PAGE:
Finding Uniqueness In Using An Old Brass Tray
25.06.2016 33 °C
When I eat an Indian meal that is served on a rice tray, I will remember the meals I ate at a little motel in Narayangarh when I was in Nepal. This little motel itself has a distinctive way in serving its food very differently from others.
In Sri Lanka or India, when we travel in these countries, it is appropriately known to us that when we eat, we eat with a rice tray that is made of stainless steel. We do not normally use any trays made of brass.
However, this little motel is different.They use brass trays to serve the meals. That was my first time I ate a meal served on a brass tray.
I asked the waiter, “Do you serve everyone using this type of brass tray?” I added on, “I mean, this unique brass tray?”
My finger was pointing to the brass tray filled with rice, laid on the table by the waiter where I sat.
The waiter looked at me without saying a word.
I took a closer look at the brass tray. I found the brass tray already has a darkened surface on it, and it must have been an old brass used by the kitchen over a past long period. Its surface has taken on a green and brown patina and it has lost its shiny golden colour due to the oxidation and its antiquing process. This piece of an old brass tray in the darkened colour, has not been polished shining, I called it a classic antique. I like a kitchen brassware in its darkened colour than the shiny golden one.
The darkened colour of a kitchen brassware is itself showing its age. In some households, the old age kitchen brasswares have been well in use for a long period, and they are passed down from a generation to another. Many householders keep their old age kitchen brasswares as a show of love and affection resembling the mother's love for her daughter. The brasswares will be passed down from the mother to her daughter and when the daughter becomes a mother herself, she will pass the inherited kitchen brasswares to her daughter. It is all about a feminine, mother-daughter sentiment in this inherit take over.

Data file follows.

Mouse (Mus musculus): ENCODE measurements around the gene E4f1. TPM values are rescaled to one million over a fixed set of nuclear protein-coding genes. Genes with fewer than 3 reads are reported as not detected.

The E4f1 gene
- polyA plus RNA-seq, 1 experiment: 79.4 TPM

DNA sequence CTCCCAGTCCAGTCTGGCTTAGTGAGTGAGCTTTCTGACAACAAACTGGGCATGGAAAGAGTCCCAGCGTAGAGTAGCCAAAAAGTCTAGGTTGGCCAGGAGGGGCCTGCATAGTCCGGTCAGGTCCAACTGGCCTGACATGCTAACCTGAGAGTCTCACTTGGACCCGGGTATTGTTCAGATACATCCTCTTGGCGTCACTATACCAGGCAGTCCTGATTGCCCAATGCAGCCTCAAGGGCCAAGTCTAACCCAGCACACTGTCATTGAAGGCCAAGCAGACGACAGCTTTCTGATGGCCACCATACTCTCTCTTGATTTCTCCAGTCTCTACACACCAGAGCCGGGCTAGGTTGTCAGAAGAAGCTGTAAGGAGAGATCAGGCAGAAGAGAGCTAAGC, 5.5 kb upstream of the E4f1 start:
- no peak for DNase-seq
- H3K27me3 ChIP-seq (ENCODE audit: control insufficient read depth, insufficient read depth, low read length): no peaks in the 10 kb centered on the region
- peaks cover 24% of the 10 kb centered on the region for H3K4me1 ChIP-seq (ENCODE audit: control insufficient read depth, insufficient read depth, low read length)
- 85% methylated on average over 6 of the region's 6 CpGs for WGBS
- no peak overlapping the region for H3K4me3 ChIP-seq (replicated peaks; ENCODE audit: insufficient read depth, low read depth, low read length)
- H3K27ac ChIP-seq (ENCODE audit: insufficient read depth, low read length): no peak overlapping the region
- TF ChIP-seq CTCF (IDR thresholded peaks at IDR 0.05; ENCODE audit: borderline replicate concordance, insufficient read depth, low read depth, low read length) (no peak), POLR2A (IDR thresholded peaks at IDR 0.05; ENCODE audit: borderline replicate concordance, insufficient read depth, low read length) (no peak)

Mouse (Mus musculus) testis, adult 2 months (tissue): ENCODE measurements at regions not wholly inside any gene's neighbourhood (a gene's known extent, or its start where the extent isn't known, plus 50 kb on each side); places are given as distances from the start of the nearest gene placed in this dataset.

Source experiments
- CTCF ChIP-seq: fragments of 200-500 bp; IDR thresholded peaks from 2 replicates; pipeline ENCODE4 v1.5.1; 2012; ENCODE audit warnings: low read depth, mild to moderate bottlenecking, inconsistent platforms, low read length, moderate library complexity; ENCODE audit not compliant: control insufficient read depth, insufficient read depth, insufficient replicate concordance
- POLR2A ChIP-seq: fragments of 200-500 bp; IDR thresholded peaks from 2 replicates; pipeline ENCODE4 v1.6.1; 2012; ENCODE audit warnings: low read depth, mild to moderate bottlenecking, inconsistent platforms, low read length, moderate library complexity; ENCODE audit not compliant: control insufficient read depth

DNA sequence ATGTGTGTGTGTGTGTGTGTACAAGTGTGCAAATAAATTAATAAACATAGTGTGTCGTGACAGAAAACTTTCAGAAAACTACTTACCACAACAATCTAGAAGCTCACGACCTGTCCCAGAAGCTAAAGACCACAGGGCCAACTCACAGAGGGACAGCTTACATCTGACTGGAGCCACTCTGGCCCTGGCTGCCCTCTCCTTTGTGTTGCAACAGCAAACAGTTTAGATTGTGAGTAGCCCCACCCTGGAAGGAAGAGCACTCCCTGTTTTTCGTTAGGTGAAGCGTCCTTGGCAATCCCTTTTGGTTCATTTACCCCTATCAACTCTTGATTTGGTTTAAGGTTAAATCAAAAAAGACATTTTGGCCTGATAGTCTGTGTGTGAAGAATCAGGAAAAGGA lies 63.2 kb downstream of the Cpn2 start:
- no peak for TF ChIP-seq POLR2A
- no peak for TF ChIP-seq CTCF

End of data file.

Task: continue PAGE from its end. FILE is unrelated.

My gesture had already acclaimed my words, “Wow! You serve a rice meal in such a rarely found old brass tray. People rarely use brass trays now, but you have a classic antique here. I have not used one like this before.”
The waiter was taken aback a little upon hearing how I acclaim they owned a collection of rare, classic and antique old kitchen brass trays and different from others.
To him, he saw no uniqueness in these old brass trays and there was nothing for me to shout about. The old brass trays have been just a huge chunk of alloy metal littered in the kitchen of their restaurant. Day in, day out, they used the same brass trays and they did not find using them any special.
Seeing his response, I laughed at myself quietly for over showing an admiration on their possession of the old brass trays kept in their restaurant. The waiter only watched at me, scratching his head, trying to understand why I see them special.
In Malaysia, being a householder of a Chinese community, I do not get a chance to use a tray at home, lest talk about the use of a rice tray that is made of brass. Given a choice, I would like to eat my meals using an Indian rice tray. In Narayangarh, when I was eating, I used my hand to pick the vegetables and scoop the rice from the old brass tray, as if I have gone back to the Vedic times in the old age. Eating with my hand is an ancient etiquette and using an old classic rice tray to eat is also absolutely ancient.
I wanted to go again to Narayangarh, for one reason - because I wanted to eat my meals serving on that old classic brass tray.
Maya Garne Ko -by Narayan Gopal